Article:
No really surprise here, an i5 beats a Pentium, all other parts the same, an extra $100. I'd say keep the optical drive, if anything replace it with a Blu-Ray burner. If anything do a series of cpu/mobo/ram only, these are the true "system" upgrades, and show the true difference in AMD/Intel builds. Just as the monitor, keyboard, mouse, and OS are excluded (even though they are essential, the same OS & apps are used in each one) the case, psu, and hard drives either would be reused or be similar enough to be irrelevent or simply cover up the real differences. A $200, $400, $600 cpu/mobo/ram would be perfect.
  • -2 Hide
    MrPintar14 , February 26, 2013 10:01 AM
    Quote:
    Sounds about right. Not quite the sweet spot for a budget rig, but then we don't get too many requests for $600 firm. A higher clocked i3 would have been the way to go.


    Yeah it didn't make sense to me that they jumped from a Pentium to an i5 and kept the same graphics card. I would've gone with an i3 and got at least a 7850 (maybe I'm biased because that's what I have in my PC)
  • -1 Hide
    excella1221 , February 26, 2013 10:16 AM
    I would've done something like this for a gaming PC.
    If it *must* strictly be <=$600, then at least a 2gb 7850 or a GTX660.

    PCPartPicker part list: http://pcpartpicker.com/p/G6db
    Price breakdown by merchant: http://pcpartpicker.com/p/G6db/by_merchant/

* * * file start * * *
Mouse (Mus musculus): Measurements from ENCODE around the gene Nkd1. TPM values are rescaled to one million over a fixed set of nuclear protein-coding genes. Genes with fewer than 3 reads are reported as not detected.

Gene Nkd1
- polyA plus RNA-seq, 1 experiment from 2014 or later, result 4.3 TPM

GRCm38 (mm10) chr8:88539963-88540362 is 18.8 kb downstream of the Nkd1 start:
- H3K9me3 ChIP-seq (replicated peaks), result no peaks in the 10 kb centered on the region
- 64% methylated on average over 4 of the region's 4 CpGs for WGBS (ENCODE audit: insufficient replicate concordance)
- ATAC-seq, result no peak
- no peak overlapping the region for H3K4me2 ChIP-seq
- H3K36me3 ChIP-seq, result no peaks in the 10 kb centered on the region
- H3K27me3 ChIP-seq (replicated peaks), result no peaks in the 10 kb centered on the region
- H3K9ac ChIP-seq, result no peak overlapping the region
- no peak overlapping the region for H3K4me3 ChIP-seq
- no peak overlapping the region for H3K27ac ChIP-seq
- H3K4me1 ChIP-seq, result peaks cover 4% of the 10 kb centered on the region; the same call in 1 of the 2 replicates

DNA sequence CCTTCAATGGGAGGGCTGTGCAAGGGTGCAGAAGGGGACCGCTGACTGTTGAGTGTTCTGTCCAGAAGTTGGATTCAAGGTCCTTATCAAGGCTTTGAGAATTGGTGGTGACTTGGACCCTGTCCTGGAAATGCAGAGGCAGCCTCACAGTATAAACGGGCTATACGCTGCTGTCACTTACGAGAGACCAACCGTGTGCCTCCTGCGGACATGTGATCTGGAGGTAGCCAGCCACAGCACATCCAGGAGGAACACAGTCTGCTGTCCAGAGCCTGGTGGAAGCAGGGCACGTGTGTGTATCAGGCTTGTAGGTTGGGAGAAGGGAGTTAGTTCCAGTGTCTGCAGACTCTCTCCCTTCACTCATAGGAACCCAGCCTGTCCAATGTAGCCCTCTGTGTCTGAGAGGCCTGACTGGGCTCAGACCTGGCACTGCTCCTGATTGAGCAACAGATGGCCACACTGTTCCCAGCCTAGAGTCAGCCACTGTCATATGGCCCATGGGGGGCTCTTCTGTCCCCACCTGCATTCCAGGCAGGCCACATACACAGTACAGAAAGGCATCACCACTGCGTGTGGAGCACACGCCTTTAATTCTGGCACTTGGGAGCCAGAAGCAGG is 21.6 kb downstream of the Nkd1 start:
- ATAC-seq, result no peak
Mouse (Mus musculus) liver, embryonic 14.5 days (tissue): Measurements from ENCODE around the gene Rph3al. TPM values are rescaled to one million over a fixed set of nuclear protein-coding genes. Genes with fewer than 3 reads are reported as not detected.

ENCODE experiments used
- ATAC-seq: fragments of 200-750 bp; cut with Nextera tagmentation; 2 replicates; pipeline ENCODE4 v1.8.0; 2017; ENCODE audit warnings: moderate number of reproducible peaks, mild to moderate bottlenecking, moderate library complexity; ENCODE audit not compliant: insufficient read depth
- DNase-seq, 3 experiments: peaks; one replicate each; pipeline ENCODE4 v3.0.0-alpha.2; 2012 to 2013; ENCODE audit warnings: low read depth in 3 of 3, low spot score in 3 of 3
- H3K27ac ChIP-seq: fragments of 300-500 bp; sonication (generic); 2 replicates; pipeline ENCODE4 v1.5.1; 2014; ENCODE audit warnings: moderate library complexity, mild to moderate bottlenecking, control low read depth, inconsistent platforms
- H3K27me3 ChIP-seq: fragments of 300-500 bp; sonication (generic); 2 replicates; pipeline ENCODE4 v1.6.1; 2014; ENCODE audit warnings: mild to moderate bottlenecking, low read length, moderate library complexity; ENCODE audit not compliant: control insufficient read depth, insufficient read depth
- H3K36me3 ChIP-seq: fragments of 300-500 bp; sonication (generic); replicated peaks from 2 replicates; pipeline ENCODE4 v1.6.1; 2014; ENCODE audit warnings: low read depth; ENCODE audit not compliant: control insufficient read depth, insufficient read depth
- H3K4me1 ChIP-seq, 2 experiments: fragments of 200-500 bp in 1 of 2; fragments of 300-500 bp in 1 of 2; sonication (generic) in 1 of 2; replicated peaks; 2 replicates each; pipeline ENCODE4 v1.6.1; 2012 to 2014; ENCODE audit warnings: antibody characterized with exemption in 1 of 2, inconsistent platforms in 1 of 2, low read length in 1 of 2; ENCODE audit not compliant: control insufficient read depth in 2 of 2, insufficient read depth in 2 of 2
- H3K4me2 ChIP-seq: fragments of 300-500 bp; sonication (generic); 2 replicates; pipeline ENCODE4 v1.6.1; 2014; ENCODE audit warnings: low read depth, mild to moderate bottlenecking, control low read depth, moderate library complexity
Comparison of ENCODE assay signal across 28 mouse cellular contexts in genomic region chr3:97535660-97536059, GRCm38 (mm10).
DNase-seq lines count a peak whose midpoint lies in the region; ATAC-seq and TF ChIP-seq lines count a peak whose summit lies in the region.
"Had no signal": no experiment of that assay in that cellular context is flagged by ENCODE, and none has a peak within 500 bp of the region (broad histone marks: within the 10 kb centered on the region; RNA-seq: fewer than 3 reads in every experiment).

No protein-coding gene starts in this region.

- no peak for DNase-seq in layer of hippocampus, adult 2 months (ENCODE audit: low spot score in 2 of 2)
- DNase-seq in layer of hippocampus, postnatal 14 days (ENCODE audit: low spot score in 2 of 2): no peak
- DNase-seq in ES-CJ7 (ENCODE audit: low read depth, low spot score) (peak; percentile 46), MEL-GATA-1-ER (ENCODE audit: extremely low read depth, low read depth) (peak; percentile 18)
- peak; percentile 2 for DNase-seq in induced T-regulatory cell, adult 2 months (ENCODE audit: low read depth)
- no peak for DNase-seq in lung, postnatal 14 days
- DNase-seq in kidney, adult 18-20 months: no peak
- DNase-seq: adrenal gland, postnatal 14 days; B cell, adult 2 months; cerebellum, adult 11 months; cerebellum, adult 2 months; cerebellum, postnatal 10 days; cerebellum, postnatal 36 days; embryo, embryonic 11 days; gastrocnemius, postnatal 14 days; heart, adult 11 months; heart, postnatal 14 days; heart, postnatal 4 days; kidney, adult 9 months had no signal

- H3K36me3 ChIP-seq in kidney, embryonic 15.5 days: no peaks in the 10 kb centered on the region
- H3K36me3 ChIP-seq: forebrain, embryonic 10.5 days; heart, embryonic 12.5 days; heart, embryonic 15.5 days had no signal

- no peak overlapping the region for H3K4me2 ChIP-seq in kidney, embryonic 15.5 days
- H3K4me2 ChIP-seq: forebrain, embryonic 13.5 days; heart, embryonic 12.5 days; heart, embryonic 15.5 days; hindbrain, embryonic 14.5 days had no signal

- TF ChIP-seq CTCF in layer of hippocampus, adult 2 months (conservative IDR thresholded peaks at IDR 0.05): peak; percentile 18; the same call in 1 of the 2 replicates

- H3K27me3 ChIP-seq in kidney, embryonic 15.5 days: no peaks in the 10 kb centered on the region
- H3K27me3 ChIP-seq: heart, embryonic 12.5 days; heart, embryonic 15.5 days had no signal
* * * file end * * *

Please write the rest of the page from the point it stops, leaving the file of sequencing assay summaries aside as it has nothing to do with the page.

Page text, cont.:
Benchmarks: http://pcpartpicker.com/p/G6db/benchmarks/

    CPU: Intel Core i3-3220 3.3GHz Dual-Core Processor ($122.98 @ SuperBiiz)
    Motherboard: ASRock H77M Micro ATX LGA1155 Motherboard ($69.99 @ Newegg)
    Memory: Corsair Vengeance 8GB (2 x 4GB) DDR3-1600 Memory ($47.98 @ Amazon)
    Storage: Seagate Barracuda 500GB 3.5" 7200RPM Internal Hard Drive ($59.73 @ Compuvest)
    Video Card: HIS Radeon HD 7870 2GB Video Card ($219.99 @ Amazon)
    Case: NZXT Source 210 (White) ATX Mid Tower Case ($29.99 @ Newegg)
    Power Supply: Antec 450W ATX12V Power Supply ($38.24 @ Amazon)
    Optical Drive: Lite-On iHAS124-04 DVD/CD Writer ($18.98 @ Outlet PC)
    Total: $607.88
    (Prices include shipping, taxes, and discounts when available.)
    (Generated by PCPartPicker 2013-02-26 07:17 EST-0500)
  • 6 Hide
    phate1337 , February 26, 2013 10:27 AM
    nice work again guys!
  • 2 Hide
    Onus , February 26, 2013 11:15 AM
    While not really groundbreaking in any way, this was a good build. It should make a nice baseline; as a general purpose / family PC, it's what a LOT of people "ought to build," perhaps with minor tweaks.

    Btw, it is my understanding that these builds are sponsored by Newegg. This makes any pricing from any other store, no matter how nice, irrelevant in discussion of the build. Alternate vendors may be great suggestions in the forums, but not here.